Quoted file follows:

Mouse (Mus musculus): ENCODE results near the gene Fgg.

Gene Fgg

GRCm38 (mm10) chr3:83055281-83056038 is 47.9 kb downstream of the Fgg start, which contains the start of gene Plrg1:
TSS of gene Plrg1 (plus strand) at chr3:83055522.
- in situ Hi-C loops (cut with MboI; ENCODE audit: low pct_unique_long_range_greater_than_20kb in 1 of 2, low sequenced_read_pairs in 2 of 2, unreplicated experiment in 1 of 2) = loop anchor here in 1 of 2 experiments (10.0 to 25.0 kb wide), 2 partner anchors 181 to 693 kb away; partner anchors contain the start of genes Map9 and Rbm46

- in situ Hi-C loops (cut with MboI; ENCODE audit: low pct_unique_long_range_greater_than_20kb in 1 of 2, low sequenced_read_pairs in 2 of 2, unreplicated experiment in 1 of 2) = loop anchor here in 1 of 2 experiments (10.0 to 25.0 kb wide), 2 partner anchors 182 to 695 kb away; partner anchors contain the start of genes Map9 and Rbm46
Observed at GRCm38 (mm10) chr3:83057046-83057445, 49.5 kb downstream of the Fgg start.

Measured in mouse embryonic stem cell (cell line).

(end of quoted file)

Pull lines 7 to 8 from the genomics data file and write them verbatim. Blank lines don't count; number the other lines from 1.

Observed at GRCm38 (mm10) chr3:83057046-83057445, 49.5 kb downstream of the Fgg start.

Measured in mouse embryonic stem cell (cell line).